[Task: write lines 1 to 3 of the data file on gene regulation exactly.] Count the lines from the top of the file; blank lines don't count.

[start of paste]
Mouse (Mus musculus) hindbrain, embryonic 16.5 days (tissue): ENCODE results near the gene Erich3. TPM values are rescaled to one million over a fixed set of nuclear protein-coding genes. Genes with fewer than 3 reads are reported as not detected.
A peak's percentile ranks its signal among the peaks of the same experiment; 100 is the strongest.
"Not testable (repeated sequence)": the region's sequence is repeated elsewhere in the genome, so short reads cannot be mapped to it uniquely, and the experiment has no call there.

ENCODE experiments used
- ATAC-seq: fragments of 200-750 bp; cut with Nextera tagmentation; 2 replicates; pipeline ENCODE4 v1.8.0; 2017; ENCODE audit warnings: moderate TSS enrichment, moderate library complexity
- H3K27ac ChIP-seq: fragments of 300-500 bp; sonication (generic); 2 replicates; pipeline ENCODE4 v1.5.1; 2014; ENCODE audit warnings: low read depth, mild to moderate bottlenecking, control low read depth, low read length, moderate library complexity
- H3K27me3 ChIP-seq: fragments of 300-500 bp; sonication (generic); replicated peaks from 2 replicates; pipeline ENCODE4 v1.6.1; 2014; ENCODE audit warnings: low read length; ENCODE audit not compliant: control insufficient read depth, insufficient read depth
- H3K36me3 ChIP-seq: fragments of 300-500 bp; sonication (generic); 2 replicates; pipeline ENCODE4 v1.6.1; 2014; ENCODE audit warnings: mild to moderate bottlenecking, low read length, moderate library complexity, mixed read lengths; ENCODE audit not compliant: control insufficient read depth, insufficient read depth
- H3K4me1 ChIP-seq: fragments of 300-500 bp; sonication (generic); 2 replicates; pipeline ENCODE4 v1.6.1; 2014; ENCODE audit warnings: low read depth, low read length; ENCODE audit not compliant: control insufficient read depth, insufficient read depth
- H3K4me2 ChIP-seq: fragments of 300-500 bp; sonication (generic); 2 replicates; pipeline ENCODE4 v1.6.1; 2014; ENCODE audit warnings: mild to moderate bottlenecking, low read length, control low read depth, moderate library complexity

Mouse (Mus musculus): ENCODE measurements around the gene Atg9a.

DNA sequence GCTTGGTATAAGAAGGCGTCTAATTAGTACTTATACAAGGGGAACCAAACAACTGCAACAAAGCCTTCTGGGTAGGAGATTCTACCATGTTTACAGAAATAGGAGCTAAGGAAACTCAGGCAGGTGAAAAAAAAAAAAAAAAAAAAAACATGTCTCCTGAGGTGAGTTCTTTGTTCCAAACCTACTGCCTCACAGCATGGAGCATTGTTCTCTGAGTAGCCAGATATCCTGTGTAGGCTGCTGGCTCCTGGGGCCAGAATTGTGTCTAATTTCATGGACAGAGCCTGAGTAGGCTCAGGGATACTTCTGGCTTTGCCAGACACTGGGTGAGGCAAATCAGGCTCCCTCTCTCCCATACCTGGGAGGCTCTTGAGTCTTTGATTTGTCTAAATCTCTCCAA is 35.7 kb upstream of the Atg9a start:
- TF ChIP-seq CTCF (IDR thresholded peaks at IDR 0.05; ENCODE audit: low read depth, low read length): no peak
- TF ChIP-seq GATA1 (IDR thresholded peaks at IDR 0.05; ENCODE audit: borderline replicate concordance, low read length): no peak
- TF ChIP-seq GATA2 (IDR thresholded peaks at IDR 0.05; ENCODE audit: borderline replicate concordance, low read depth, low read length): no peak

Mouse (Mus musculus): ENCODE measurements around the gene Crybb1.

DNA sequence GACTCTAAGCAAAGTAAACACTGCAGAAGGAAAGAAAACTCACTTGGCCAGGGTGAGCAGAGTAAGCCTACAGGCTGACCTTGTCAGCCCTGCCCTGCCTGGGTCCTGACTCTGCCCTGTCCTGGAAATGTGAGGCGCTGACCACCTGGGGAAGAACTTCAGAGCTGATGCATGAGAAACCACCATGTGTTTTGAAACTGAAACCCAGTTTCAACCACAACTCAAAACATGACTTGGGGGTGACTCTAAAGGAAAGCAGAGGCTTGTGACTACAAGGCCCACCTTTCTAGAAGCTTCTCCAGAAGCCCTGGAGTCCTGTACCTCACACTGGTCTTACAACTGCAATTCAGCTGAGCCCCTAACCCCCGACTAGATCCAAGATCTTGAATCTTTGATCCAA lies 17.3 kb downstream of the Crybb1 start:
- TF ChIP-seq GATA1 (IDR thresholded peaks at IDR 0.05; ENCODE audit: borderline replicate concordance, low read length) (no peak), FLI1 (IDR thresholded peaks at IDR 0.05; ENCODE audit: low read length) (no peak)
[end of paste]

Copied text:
Mouse (Mus musculus) hindbrain, embryonic 16.5 days (tissue): ENCODE results near the gene Erich3. TPM values are rescaled to one million over a fixed set of nuclear protein-coding genes. Genes with fewer than 3 reads are reported as not detected.
A peak's percentile ranks its signal among the peaks of the same experiment; 100 is the strongest.
"Not testable (repeated sequence)": the region's sequence is repeated elsewhere in the genome, so short reads cannot be mapped to it uniquely, and the experiment has no call there.